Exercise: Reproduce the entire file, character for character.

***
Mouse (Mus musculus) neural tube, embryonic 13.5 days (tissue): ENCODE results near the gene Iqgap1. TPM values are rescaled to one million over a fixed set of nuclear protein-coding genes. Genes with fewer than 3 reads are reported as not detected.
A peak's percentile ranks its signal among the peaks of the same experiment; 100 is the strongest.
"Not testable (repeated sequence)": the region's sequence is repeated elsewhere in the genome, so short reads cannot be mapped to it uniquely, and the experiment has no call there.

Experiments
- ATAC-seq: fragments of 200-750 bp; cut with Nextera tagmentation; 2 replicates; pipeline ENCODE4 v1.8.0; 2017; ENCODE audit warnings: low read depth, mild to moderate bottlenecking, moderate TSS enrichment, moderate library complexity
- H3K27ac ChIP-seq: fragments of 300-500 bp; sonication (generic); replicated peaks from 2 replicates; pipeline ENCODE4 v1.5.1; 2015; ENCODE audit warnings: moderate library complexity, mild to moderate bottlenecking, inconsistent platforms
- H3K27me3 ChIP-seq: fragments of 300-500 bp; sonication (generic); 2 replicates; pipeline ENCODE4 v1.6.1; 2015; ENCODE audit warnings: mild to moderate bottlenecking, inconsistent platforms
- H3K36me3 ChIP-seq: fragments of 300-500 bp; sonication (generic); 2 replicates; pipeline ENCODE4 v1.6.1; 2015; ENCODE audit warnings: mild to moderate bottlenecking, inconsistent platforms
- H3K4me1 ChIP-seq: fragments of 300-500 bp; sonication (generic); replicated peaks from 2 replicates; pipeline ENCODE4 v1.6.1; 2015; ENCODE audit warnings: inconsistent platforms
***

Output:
Mouse (Mus musculus) neural tube, embryonic 13.5 days (tissue): ENCODE results near the gene Iqgap1. TPM values are rescaled to one million over a fixed set of nuclear protein-coding genes. Genes with fewer than 3 reads are reported as not detected.
A peak's percentile ranks its signal among the peaks of the same experiment; 100 is the strongest.
"Not testable (repeated sequence)": the region's sequence is repeated elsewhere in the genome, so short reads cannot be mapped to it uniquely, and the experiment has no call there.

Experiments
- ATAC-seq: fragments of 200-750 bp; cut with Nextera tagmentation; 2 replicates; pipeline ENCODE4 v1.8.0; 2017; ENCODE audit warnings: low read depth, mild to moderate bottlenecking, moderate TSS enrichment, moderate library complexity
- H3K27ac ChIP-seq: fragments of 300-500 bp; sonication (generic); replicated peaks from 2 replicates; pipeline ENCODE4 v1.5.1; 2015; ENCODE audit warnings: moderate library complexity, mild to moderate bottlenecking, inconsistent platforms
- H3K27me3 ChIP-seq: fragments of 300-500 bp; sonication (generic); 2 replicates; pipeline ENCODE4 v1.6.1; 2015; ENCODE audit warnings: mild to moderate bottlenecking, inconsistent platforms
- H3K36me3 ChIP-seq: fragments of 300-500 bp; sonication (generic); 2 replicates; pipeline ENCODE4 v1.6.1; 2015; ENCODE audit warnings: mild to moderate bottlenecking, inconsistent platforms
- H3K4me1 ChIP-seq: fragments of 300-500 bp; sonication (generic); replicated peaks from 2 replicates; pipeline ENCODE4 v1.6.1; 2015; ENCODE audit warnings: inconsistent platforms